More by Glenn Greenwald on free speech
March 26, 2010
Glenn Greenwald is excoriating the hate speech laws of Canada. It turns out that an official in a Canadian university in which an American, one Ms. Coulter, has been invited to speak has sent that speaker a letter notifying her that expressing certain types of ideas while in Canada would be against the Canadian law.
As has been the case with his post dealing with the court decision regarding regulations of election campaigns, Greenwald’s argument weaves several related but distinct claims – of varying validity – into a single narrative. Unpacking the argument, I identify several claims. The first three seem almost gratuitous:
- The official’s letter is “threatening”.
- The official is anointing himself as the arbiter of what is and is not sufficiently “civilized discussion”.
- For the two reasons above, the letter is “hateful” and is therefore itself a violation of the hate speech laws.
Those three claims can be easily dismissed. The letter itself is informative rather than threatening. It does not indicate that the official or anyone else in the university would try to instigate a criminal prosecution against the speaker. The official to some limited extent expresses some opinion that certain ideas are uncivilized, but so do many people, more or less convincingly, in countries with or without hate speech laws. In this particular case, the official seems to indicate that in his opinion the speech outlawed by his country’s laws is uncivilized. This is hardly outrageous, hateful, or even unusual or controversial. That is his opinion and nothing more. Whether a certain idea is illegal under Canadian law is decided on grounds that are not directly affected by that opinion.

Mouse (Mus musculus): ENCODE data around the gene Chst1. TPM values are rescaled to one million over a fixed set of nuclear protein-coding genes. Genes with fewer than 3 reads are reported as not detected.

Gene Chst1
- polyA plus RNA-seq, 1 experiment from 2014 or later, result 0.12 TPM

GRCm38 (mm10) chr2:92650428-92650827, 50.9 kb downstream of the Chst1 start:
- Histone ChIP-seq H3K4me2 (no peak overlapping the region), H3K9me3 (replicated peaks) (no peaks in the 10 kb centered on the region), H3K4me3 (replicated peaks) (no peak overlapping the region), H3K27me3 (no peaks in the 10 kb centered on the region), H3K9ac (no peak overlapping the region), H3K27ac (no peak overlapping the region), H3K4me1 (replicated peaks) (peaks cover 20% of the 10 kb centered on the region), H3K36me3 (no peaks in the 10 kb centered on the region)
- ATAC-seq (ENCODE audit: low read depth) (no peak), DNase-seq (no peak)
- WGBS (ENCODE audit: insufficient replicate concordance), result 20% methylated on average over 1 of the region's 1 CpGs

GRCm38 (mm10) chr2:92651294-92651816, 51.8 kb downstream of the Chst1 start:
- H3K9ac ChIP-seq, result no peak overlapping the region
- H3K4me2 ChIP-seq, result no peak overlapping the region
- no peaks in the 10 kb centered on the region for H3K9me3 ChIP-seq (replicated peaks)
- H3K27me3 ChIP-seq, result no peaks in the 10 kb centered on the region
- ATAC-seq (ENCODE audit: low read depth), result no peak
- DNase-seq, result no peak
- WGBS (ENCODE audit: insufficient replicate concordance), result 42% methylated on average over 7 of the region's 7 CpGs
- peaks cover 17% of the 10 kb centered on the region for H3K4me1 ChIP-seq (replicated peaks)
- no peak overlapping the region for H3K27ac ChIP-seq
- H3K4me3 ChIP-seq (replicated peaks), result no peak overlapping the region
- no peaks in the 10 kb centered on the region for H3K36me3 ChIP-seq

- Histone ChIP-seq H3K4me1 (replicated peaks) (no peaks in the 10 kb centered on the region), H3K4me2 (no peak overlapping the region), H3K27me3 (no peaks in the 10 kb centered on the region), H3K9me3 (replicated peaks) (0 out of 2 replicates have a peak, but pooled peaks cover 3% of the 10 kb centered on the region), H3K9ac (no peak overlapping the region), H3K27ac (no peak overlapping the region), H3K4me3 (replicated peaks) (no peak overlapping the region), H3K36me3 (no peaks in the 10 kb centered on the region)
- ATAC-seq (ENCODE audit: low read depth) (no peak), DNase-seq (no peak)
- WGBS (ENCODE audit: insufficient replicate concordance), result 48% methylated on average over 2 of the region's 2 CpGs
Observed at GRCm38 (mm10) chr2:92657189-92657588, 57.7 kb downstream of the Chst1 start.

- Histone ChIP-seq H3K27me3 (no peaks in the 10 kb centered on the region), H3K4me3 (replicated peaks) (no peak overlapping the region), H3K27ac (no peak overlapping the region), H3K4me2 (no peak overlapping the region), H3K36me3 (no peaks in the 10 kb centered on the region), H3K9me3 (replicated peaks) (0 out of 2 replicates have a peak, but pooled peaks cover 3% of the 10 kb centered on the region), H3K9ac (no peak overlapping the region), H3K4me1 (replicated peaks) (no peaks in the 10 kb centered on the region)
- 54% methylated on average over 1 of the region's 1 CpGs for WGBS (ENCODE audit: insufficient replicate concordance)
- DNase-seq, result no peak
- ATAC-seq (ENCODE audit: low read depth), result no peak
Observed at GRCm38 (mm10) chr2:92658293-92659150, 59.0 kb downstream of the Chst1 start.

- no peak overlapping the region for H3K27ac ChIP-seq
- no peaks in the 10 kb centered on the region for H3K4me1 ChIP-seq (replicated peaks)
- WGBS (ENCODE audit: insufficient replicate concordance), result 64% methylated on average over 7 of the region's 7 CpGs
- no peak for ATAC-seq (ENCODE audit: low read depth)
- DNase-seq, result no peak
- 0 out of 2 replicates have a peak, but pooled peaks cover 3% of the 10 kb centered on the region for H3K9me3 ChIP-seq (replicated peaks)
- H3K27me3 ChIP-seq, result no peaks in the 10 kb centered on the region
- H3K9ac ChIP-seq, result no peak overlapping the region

The more substantial points are Greenwald’s arguments for the inadvisability of criminalizing certain ideas:
- “The hubris required to believe that you can declare certain views so objectively hateful that they should be criminalized is astronomical; in so many eras, views that were most scorned by majorities ended up emerging as truth,”
- “I’ll never understand how people want to vest in the Government the power to criminalize particular viewpoints it dislikes,”
- “[I] will never understand the view that it’s better to try to suppress adverse beliefs than to air them,”
- “[I] will especially never understand people’s failure to realize that endorsing this power will, one day, very likely result in their own views being criminalized when their political enemies (rather than allies) are empowered.”
And, in the comments,
- “[If the majority can suppress certain ideas then] all opinions held by a minority could be criminalized. Who would endorse a standard like that?”
The first argument is weak. Many laws in the past prohibited various activities that over time became to be seen as legitimate. That doesn’t mean that laws in general are a bad idea. Current laws outlaw various activities that were considered legitimate in the past – in many cases this is considered progress. In theory, the case for prohibition and legalization of speech may be the same.
The second point suffers flaw similar to that of the first point. The mechanism of suppression of ideas by legislation is wielded by the government. Governments often do not represent the interests of the people and this tool therefore can be potentially used by the government to oppress the people. However, again, this can be said about any tool of government. Therefore, if accepted, this argument would indicate that the government should be given no tools. Again, one must argue how suppression of ideas is different from other tools of government (say, enforcement of public safety laws or environmental laws).